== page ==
By August 7, 2017 0 Comments Read More →

Nebraska opens hearings on Keystone XL pipeline

Keystone XL

Hundreds showed up to protest the Keystone XL pipeline in Lincoln, Nebraska on Sunday, one day ahead of the Nebraska Public Service Commission hearings on the controversial pipeline. Lincoln Journal Star photo by Amber Baesler.

Keystone XL hearings last big hurdle for pipeline

Final hearings for the Keystone XL pipeline are underway in Nebraska this week as regulators in the Cornhusker State consider the controversial pipeline approved by US President Donald Trump in March.

The hearing is the final big regulatory hurdle for TransCanada Corp’s 1,897 Km project which has been a lightening rod of controversy for nearly 10 years.  The pipeline has already been granted an environmental permit for Nebraska.

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Those opposed to the project that would send Alberta oil sands dilbit to US refineries are concerned about spills and global warming while proponents say the line could help lower fuel prices, boost national security and create jobs.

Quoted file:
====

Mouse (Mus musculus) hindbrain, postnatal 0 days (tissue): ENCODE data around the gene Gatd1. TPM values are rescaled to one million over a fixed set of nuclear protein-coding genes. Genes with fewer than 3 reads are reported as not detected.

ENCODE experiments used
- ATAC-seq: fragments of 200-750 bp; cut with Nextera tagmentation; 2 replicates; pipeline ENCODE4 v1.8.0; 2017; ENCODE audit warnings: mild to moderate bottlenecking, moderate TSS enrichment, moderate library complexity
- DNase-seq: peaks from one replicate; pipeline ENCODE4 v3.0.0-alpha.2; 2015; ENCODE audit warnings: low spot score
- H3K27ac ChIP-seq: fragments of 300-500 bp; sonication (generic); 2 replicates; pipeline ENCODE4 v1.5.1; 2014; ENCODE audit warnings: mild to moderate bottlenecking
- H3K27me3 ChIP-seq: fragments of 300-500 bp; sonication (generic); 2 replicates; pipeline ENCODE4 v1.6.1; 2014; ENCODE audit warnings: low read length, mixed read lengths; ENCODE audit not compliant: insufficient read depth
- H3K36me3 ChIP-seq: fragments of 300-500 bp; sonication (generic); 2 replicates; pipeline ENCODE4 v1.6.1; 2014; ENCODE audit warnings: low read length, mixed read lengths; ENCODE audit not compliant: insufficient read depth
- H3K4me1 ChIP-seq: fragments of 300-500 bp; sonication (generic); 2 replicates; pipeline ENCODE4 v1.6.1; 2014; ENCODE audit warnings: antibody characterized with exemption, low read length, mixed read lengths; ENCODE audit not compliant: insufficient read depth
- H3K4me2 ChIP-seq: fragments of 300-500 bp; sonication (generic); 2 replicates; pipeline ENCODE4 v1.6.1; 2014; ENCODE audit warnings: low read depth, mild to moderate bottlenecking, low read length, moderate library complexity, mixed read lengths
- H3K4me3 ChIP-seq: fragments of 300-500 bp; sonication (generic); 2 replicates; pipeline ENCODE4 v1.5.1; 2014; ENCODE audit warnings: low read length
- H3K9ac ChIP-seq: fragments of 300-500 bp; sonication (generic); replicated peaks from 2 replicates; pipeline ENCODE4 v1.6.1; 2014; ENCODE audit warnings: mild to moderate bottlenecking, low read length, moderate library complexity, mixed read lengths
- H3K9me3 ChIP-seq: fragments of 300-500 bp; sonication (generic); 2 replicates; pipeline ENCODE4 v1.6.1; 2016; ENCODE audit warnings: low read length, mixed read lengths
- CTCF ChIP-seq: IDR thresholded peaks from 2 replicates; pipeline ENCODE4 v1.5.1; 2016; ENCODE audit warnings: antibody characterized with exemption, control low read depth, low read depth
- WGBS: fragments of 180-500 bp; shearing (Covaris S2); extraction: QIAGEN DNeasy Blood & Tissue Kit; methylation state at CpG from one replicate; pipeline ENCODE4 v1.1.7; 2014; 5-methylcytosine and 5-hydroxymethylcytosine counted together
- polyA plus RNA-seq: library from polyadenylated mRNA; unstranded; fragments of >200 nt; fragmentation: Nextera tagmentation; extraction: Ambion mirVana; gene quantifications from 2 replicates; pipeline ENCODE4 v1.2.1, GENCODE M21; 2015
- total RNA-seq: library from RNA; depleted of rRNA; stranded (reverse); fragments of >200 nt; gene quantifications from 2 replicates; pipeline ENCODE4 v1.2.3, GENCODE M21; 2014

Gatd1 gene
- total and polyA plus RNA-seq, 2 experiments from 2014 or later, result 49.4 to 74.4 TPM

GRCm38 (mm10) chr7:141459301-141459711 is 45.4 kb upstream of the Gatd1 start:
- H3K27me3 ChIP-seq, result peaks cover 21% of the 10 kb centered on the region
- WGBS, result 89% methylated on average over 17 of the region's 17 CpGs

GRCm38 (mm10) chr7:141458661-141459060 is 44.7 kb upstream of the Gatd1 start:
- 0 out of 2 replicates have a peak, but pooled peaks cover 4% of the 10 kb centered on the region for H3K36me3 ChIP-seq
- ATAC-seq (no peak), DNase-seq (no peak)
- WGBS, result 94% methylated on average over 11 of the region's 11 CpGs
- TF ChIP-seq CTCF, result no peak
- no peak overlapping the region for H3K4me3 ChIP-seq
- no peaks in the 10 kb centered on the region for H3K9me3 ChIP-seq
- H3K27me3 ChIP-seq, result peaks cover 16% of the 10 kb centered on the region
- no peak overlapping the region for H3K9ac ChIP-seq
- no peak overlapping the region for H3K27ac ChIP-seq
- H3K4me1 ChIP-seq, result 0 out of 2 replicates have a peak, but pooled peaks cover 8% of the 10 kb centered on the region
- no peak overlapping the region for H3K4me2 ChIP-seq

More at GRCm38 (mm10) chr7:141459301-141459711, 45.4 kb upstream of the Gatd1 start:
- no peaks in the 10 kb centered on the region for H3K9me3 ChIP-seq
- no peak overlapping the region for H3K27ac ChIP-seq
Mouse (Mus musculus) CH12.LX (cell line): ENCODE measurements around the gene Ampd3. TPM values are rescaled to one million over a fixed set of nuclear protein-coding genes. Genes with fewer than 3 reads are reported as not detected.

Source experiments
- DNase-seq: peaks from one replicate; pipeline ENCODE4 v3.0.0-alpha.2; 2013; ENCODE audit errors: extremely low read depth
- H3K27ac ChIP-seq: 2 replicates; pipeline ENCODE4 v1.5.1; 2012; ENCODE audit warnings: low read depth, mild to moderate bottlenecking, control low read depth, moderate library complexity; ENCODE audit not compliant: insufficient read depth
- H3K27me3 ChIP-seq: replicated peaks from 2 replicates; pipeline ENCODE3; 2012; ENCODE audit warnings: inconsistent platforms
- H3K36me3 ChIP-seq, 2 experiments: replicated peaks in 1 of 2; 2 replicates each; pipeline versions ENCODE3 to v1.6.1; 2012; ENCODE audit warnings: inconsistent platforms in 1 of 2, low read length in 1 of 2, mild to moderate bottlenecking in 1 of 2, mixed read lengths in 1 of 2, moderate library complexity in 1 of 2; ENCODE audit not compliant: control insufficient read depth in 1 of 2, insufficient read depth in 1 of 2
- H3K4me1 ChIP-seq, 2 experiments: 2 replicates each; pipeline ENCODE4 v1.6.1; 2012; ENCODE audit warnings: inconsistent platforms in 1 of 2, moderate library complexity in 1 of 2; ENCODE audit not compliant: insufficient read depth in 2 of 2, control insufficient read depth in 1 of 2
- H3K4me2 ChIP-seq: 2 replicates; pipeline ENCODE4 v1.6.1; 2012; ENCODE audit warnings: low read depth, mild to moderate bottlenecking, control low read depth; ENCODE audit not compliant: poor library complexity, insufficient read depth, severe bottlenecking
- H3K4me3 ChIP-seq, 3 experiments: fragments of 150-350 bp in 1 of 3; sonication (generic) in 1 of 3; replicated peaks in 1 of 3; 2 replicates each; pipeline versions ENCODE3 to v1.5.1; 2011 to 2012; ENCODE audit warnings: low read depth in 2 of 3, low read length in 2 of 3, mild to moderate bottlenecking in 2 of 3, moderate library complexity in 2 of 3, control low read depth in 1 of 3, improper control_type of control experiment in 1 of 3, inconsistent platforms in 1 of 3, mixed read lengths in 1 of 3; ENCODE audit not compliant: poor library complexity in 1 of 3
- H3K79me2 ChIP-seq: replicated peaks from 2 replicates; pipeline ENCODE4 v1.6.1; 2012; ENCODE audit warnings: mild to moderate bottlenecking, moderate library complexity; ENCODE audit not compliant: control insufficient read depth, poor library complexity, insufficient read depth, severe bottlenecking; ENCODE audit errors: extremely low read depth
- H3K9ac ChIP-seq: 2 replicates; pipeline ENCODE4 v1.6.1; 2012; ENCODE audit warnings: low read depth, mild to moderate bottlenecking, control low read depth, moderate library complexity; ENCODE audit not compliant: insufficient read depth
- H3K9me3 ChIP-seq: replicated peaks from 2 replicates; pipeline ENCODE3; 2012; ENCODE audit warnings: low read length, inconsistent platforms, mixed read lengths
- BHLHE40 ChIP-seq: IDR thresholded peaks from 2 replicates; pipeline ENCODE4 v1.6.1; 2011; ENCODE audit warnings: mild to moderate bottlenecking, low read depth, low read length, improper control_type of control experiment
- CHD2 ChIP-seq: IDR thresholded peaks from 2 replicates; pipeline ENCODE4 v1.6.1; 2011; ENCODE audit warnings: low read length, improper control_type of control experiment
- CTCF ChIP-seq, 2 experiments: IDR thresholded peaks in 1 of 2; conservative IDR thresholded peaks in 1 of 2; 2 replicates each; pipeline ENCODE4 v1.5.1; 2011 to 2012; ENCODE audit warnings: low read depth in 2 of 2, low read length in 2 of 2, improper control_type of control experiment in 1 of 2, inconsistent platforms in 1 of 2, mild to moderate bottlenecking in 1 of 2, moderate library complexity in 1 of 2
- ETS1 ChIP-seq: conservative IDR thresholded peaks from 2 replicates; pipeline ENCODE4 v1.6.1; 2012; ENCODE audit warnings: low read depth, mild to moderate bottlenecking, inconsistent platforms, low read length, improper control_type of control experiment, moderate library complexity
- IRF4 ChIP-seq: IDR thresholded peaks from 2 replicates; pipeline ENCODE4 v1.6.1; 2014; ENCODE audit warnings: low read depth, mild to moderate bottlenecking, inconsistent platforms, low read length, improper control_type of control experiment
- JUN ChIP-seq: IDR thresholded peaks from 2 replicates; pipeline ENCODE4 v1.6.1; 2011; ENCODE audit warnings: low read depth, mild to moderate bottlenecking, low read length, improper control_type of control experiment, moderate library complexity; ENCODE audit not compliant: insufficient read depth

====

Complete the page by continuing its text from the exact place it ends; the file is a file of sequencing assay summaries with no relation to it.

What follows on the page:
On Sunday, hundreds of protesters took to the streets in Lincoln in a rally at the Nebraska Capitol.

Jane Kleeb, organizer and head of Bold Nebraska said the Keystone XL pipeline has been stopped before and will be stopped again.

“There is absolutely no reason that the public service commission would grant a permit to a foreign corporation … shipping foreign tar sands to the foreign export market all for their bottom line, when that has nothing to do with Nebraska’s public interest,” Kleeb told the Lincoln Journal Star.

Opponents, including native tribes, landowners and environmentalists, argue any jobs generated by the construction of the pipeline are only temporary and the risks to local industries like cattle ranching are too great.  They are also concerned that, if the commission approves the pipeline, TransCanada could seize property along the pipeline route by using eminent domain law.

Those in favour of the pipeline argue the project will create thousands of jobs and millions of dollars in revenue.

In March, the Trump administration gave TransCanada a federal permit for the pipeline, reversing former President Barack Obama’s rejection of the pipeline.  President Obama denied the pipeline on environmental grounds.

Following Trump’s stamp of approval, Keystone XL still needs an okay from Nebraska regulators.  Nebraska is the last of three states needed to approve the pipelines proposed route.

The state’s regulators will weigh if the pipeline is in the state’s interest.  Its decision is expected by November.

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